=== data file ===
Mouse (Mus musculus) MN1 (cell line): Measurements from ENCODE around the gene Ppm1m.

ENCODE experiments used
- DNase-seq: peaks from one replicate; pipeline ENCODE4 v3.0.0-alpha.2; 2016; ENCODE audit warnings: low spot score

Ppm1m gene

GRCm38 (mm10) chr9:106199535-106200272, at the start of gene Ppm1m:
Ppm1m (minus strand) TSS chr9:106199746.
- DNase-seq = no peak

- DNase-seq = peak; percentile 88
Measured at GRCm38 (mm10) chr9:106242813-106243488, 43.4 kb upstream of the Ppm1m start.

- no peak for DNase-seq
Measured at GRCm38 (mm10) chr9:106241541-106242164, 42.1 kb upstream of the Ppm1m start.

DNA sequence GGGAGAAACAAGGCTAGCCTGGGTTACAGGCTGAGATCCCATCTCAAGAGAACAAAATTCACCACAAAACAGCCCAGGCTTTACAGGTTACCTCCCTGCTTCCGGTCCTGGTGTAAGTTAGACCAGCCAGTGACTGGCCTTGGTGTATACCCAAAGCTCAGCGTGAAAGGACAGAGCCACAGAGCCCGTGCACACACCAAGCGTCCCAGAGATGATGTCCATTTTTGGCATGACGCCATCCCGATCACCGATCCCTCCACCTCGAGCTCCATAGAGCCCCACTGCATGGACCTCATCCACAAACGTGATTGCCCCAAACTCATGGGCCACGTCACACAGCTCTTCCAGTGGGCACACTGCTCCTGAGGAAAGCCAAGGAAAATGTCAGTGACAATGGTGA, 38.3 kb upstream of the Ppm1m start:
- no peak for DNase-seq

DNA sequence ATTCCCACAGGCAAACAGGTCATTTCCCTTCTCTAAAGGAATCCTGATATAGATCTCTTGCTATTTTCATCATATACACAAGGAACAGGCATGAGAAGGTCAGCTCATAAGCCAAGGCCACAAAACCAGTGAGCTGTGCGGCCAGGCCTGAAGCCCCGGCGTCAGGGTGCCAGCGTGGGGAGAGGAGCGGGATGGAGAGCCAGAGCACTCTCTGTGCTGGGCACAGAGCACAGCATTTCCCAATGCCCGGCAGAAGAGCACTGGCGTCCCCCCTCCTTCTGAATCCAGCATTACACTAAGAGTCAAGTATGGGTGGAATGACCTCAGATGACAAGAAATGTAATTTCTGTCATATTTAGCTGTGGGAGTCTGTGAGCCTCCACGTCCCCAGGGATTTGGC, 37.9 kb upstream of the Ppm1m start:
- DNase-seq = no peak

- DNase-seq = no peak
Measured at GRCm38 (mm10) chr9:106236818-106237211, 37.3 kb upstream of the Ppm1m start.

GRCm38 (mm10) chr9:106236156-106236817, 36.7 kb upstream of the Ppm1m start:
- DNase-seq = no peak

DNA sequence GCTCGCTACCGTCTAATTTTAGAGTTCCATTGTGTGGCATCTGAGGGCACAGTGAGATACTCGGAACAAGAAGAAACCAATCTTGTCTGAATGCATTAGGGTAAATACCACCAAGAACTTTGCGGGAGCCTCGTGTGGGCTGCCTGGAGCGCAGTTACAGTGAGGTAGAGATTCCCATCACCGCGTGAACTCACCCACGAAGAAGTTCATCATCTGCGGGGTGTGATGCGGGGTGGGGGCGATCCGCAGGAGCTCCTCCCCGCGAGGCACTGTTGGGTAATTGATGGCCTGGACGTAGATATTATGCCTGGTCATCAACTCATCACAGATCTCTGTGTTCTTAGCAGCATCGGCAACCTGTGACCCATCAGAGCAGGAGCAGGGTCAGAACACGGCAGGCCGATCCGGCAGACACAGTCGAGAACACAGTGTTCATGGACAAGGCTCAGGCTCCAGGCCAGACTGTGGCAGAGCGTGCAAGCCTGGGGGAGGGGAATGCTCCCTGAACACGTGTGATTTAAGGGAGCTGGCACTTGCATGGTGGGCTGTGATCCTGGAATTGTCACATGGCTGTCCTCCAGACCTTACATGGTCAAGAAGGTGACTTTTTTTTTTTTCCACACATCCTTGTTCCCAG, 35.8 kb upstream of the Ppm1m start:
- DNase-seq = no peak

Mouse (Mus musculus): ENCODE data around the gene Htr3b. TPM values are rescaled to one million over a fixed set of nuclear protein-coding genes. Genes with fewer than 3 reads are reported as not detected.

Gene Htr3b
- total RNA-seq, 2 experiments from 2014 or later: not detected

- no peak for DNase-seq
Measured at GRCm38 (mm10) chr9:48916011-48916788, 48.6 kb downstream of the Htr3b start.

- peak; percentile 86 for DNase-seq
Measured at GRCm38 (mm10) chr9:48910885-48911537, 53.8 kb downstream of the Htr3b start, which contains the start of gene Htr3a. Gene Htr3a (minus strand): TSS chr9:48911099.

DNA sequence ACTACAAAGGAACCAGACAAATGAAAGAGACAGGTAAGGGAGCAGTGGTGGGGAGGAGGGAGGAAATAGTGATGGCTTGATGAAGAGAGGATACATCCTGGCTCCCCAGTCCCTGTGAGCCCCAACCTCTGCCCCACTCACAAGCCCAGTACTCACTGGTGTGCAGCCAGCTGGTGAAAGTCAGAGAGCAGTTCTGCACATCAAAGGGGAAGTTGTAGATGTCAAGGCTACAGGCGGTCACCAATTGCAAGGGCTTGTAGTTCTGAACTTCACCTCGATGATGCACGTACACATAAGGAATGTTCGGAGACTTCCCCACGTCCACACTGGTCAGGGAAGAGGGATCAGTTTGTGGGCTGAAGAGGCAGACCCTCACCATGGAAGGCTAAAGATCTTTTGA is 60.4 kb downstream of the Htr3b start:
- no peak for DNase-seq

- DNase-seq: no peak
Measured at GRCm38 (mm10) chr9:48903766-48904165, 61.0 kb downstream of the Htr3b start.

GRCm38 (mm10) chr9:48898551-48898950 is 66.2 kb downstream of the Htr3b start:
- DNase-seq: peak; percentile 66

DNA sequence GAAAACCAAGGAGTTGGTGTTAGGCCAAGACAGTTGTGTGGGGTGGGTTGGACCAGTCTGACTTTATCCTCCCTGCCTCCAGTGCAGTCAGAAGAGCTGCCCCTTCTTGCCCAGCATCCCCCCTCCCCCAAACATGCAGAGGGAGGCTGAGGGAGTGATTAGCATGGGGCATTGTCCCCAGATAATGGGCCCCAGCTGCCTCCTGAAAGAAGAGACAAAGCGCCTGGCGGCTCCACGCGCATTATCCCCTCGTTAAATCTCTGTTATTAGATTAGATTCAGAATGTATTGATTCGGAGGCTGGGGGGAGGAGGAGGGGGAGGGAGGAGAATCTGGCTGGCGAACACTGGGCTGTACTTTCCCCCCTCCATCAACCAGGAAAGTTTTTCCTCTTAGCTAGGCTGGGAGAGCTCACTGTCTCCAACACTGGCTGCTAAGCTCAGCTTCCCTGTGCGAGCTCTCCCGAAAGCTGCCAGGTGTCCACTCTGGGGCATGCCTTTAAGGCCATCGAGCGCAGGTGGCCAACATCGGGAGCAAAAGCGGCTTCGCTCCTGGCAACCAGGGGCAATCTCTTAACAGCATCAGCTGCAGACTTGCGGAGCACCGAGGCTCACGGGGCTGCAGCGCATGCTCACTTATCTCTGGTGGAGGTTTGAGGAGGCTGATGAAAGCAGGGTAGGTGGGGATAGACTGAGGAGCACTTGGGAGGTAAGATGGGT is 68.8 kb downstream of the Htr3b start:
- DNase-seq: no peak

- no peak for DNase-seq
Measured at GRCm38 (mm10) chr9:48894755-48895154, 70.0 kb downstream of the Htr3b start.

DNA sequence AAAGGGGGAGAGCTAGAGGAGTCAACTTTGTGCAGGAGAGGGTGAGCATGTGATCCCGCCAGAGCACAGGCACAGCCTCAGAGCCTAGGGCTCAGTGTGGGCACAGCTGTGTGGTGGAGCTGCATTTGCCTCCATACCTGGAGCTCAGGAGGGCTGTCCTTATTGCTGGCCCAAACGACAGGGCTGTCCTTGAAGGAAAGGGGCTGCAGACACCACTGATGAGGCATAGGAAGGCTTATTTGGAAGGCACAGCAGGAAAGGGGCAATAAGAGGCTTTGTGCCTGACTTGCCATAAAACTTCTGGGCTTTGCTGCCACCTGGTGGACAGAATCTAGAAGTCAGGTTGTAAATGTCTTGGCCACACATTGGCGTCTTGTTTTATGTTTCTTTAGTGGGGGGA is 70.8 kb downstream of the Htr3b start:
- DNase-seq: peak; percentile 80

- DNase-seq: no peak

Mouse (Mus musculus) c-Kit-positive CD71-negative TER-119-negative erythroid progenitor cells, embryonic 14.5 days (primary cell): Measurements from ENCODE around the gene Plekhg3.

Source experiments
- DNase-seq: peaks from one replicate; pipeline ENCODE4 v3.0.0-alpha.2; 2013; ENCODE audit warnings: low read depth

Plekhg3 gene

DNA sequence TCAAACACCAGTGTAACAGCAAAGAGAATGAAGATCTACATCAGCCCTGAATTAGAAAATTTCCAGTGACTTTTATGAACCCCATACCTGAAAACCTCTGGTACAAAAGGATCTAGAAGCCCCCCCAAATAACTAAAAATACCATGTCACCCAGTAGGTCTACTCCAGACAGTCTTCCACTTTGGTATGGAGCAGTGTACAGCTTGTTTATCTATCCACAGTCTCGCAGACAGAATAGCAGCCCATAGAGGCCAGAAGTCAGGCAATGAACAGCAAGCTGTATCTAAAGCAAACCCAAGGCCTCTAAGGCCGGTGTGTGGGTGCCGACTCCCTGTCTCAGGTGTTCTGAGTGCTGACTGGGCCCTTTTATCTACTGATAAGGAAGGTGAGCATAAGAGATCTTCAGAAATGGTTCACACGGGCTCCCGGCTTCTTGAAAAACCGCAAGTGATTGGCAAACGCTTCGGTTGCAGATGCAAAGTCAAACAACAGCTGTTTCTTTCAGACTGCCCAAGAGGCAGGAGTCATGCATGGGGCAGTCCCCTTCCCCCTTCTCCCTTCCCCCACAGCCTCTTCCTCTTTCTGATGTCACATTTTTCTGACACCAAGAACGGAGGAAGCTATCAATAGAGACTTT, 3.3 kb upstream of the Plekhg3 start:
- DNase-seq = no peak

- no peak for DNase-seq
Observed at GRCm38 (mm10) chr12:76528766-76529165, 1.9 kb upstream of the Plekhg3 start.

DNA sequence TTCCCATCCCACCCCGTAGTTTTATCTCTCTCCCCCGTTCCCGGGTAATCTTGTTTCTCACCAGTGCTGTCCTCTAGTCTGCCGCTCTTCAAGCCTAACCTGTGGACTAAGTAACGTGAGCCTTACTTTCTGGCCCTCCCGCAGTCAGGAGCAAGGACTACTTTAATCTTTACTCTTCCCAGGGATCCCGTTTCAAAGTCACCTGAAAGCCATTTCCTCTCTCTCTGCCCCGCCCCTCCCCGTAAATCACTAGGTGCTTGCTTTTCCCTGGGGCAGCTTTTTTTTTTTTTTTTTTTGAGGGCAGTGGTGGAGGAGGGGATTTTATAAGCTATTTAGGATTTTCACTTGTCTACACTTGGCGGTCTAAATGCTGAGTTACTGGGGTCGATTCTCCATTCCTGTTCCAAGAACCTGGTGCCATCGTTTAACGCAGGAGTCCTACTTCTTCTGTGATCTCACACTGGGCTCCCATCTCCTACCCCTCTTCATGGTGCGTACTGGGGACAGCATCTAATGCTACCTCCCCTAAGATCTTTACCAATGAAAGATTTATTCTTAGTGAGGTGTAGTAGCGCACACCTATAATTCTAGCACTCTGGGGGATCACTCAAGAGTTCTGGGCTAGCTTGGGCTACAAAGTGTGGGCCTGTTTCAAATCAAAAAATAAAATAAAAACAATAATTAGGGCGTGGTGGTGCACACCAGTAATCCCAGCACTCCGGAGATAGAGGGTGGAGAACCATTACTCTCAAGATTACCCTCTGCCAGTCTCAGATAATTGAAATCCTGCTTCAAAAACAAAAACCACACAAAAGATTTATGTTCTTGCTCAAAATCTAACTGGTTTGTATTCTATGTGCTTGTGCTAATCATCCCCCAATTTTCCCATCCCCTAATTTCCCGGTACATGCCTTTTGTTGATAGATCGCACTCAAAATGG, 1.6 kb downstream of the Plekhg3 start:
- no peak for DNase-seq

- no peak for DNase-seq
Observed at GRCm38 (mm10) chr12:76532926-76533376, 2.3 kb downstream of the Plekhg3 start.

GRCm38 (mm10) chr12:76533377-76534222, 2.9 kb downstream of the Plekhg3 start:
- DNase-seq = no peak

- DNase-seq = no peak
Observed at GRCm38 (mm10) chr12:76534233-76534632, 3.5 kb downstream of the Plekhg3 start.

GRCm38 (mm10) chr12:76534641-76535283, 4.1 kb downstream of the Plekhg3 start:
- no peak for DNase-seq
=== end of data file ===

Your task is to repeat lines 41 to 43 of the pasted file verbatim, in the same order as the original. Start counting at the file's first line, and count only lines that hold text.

- DNase-seq: no peak

Mouse (Mus musculus) c-Kit-positive CD71-negative TER-119-negative erythroid progenitor cells, embryonic 14.5 days (primary cell): Measurements from ENCODE around the gene Plekhg3.

Source experiments